I can trust the photographs that film photographers make from negatives, specifically real photographs–those prints that are developed in chemical trays and have no connection to the digital world. Because in the digital realm, there is no guarantee of genuineness, authorship.
We are in a world full of advertisements for cookie-cutter photographic looks, Photoshop-created skies, perfect-skin filters, and Lightroom presets—hold it right there, there are no presets in photography. There is nothing I would want less than to have to make my photos all look alike as designed by some other photographer (and maybe not even a photographer, just a Lightroom preset programmer who’s also a good salesperson.)
The problem with photography is there is no degree or certification needed to be one. All you have to do is say you are and that’s pretty much it. Unfortunately, a lot of people don’t want to do the work and rather subscribe to the idea of the magic trick that will solve all artistic problems–that one camera that’s coming next, that next-level Photoshop update, that thing that does it all, every time, guaranteed. I know, that fast lens for amazing bokeh! Done!
If I can just get that…
Doesn’t exist. Never has, never will. That’s why all wedding photographs nowadays look alike, they all share the same presets (and fast lenses for the bokehlicious). It’s the Disney wedding that little girls have been sold and told they want, and it’s the same photographs that every one of their girlfriends also got that they want. It’s why when you see someone making authentic work, photographs that aren’t like the cookie-cutter photos as seen in the link above, how it stands out from the pack of tricksters.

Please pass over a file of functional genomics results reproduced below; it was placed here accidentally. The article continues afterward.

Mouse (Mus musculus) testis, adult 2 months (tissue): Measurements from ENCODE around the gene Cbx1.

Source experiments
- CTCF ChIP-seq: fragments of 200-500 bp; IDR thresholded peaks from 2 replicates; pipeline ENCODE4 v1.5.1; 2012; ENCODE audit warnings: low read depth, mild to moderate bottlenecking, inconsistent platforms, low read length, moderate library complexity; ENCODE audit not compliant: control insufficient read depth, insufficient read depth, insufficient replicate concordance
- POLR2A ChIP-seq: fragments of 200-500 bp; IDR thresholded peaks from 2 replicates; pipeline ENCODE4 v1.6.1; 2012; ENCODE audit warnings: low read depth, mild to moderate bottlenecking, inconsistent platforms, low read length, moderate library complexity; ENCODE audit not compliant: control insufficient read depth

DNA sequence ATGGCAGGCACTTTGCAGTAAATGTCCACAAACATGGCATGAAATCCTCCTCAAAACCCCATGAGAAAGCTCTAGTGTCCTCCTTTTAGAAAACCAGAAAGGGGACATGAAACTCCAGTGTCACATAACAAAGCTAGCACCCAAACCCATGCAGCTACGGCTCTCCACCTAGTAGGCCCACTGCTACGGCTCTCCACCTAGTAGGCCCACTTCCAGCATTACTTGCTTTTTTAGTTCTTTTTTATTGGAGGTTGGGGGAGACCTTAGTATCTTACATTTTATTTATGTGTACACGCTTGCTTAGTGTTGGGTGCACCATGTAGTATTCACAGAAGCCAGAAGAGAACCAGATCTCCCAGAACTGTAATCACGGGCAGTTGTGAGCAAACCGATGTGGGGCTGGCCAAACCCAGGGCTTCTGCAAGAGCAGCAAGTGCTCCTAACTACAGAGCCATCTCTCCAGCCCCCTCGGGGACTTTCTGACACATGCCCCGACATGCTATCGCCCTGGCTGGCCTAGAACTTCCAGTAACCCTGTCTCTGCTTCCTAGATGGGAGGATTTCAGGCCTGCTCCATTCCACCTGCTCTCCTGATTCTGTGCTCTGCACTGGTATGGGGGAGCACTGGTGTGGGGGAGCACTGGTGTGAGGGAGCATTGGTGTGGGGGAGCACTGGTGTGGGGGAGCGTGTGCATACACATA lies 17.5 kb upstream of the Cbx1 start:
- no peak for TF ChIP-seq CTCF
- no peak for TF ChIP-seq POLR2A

The best photographers are the ones that don’t have to sell you on their look. Their work just oozes authentic, emotional photographs, something you can feel. It’s why news photojournalists are often called to document family events, even weddings. They know how to create an emotional story in pictures. That comes from a creative approach and genuine empathy for the subject that is unique to each photographic situation, and the skill created by making storytelling photos on a daily basis.
Time and experience make the photographer. Not a button in Photoshop.
It would be like asking the late great photographer Mary Ellen Mark to use a preset so that you could defeat her vision and get the same look as everyone else. The photograph is made with the eye of the photographer. She had no look. No preset. Just intuitiveness and an empathetic approach and a wonderful ability to create a photograph while connecting to her subject.
Something that’s impossible by simply buying a discounted preset on a computer program.
Photography is an art, and we don’t become a photographer because we buy business cards and a website. We have to do the work.